The digital ocean of the modern internet is full of dangerous sharks, pirates, and scary depths full of threats. Sometimes government-owned ships of censorship suddenly appear on the horizon to restrict you from accessing a certain region, now claimed to be “forbidden” in your country of origin.
At first sight, VPN seems to be the perfect solution for the many problems you encounter online: you can change your “flag” to avoid paying timezone-tied extra money for some goods or tickets. You can access the forbidden websites, use torrents safely, make yourself very hard to track, and your traffic almost impossible to decipher. Who wouldn’t want this in today’s turbulent times?
This is how some Internet users reason to themselves, before installing VPN at home or on gadget. They feel completely safe and do things online, thinking they are invisible and invincible now. When later on they suddenly realize that their data was compromised or they were tracked down, they look very surprised. Why? Didn’t I install the VPN, a magic shield against every online threat? Yes, you did. But probably you made some mistakes in the process. Let’s take a look at the most common ones.
You are using a free VPN, compromised VPN, or one that is not VPN at all. Remember: every VPN company needs to earn money to exist, and if they don’t charge you, they will earn their profit in some other way (if you don’t understand what the company is selling, they are probably selling your data). Some VPNs are hacked because of code vulnerabilities and then used to steal users’ data. And some programs that are disguised as VPN services (even in Google Play) are, in fact, malware.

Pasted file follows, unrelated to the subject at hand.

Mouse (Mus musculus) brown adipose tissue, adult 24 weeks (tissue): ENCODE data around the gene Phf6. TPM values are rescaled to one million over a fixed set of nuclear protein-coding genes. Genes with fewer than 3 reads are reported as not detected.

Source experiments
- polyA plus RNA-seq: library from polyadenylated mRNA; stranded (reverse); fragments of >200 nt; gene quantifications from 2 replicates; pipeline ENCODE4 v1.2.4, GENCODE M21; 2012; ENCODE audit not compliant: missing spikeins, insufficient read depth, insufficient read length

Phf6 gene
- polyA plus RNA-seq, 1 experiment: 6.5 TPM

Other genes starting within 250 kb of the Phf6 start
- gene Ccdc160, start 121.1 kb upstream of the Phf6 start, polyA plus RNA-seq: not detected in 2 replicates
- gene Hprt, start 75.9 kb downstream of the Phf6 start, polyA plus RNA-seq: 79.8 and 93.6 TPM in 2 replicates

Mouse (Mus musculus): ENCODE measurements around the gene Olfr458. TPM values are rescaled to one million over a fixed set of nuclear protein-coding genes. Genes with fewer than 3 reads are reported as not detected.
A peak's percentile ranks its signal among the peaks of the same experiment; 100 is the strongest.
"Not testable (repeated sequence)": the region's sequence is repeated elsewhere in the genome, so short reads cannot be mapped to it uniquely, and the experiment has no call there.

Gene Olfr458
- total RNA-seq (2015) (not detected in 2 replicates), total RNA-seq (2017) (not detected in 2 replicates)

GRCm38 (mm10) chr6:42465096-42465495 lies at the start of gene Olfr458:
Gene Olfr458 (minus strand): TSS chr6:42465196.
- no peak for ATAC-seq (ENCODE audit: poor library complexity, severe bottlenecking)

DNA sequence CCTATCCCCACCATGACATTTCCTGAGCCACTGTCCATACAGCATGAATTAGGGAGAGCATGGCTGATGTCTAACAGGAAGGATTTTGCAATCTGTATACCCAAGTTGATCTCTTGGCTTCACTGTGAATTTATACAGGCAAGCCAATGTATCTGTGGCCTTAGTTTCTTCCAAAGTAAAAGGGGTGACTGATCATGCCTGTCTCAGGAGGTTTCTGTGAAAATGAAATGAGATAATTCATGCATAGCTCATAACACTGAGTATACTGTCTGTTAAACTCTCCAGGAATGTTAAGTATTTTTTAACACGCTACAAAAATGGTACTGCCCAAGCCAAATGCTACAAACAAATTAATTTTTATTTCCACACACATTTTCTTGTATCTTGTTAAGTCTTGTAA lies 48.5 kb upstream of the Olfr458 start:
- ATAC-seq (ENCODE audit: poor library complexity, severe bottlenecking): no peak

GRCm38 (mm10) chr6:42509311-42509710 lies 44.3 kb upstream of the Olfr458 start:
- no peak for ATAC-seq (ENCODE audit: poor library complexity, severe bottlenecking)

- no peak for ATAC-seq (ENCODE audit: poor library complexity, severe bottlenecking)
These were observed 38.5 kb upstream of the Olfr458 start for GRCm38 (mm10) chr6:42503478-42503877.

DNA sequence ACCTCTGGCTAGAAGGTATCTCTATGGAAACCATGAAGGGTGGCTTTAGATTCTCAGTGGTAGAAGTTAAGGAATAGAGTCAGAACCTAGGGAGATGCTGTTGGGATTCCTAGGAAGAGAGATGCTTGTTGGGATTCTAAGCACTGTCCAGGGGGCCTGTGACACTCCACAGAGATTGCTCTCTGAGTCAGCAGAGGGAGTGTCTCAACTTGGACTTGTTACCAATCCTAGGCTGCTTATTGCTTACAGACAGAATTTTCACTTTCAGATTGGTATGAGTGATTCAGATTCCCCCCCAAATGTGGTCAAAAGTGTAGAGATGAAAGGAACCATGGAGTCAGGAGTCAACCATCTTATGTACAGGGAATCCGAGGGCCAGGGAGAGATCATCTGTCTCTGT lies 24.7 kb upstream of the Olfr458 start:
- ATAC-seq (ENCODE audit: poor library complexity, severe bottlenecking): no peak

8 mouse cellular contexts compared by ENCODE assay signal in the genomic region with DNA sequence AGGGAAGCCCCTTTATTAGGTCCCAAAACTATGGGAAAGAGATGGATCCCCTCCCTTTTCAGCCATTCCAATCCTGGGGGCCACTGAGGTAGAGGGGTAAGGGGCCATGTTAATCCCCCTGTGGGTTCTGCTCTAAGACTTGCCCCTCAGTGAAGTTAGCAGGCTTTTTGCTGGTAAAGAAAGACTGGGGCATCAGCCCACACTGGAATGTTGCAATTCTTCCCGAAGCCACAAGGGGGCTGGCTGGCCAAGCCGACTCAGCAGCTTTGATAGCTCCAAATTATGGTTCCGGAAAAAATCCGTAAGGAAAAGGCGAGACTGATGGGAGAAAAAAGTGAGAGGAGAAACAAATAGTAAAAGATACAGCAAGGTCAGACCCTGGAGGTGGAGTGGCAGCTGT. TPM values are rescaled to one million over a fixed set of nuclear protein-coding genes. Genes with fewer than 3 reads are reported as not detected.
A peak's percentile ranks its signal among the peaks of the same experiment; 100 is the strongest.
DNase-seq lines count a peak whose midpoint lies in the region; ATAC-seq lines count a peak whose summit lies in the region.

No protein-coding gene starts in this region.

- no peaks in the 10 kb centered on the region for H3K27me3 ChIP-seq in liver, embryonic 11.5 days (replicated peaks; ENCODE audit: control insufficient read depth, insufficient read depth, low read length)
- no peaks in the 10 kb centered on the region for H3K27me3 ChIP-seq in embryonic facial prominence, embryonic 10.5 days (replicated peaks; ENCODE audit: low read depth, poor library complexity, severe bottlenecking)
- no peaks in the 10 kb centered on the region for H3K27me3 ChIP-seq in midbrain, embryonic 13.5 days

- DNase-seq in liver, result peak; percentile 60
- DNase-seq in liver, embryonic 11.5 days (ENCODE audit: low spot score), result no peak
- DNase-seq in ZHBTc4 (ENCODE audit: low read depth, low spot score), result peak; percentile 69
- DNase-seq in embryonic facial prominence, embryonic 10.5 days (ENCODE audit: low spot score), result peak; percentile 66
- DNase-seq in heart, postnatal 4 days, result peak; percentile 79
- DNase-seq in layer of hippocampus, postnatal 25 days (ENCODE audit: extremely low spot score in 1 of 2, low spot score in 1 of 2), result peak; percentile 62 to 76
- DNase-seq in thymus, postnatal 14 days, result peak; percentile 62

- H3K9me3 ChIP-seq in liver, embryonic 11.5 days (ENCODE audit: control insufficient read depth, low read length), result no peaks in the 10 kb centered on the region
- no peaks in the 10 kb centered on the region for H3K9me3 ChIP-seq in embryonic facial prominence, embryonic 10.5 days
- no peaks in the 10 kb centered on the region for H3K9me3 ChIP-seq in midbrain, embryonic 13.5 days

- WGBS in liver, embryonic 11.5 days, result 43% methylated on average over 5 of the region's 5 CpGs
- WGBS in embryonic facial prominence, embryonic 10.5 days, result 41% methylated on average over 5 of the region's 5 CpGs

Be very careful when choosing a VPN service for further use. Keep up with the news about hacks. It’s best to choose top-paid providers that have been verified as zero-logging. They won’t store any data on your activity, so they can’t be forced to hand it to The Man.
You can be tracked if you log in through social networks. There really is no point in using a VPN if you are logging in through Facebook or Google, identifying yourself. The same goes for cookies that can link you to your previous, before-VPN activity.
To add more layers to your invisibility, use Incognito mode and “burner” emails instead of social media accounts to log in while browsing. Use split tunneling to have two connections at the same time: the secure VPN connection and an open connection to the internet.
You didn’t check your settings while using VPN, and something went wrong. For example, “the kill switch” (automatic disconnection from the network if VPN drops out) can be disabled by default. So, you keep ‘using’ a VPN without actually connecting to it.
Always check the settings to make sure what your VPN can do and if it is turned on.
Some VPNs have specific problems with their architecture: for example, not connecting because of the length of the password, not reopening if the network has been disconnected, using a wrong router model when more than 2 concurrent VPN tunnels are required, etc.
Spend some time to google online guides about the specific problems of the VPN you chose and how they can be solved.
If you are not using VPN regularly, randomly turning it off and on, there’s almost no point in using it. However, if you are using a VPN at all times, there is a probability that you will show behavior patterns that can help identify you for third parties.
Make a system. Use a VPN only when you need to, for example, when connecting to public Wi-Fi, accessing your online banking app, or buying things online from a different time zone. But don’t leave your VPN enabled when you don’t really need it.
You should understand that while a VPN is an ideal tool for protection against many risks, it is not a universal magical cure. If the endpoint security is bad (for example, the website with your credentials and payment details is hacked), you can’t control it. But you can – and you totally should – control your online presence and activities. To have a VPN is better than not having one. Just use it wisely.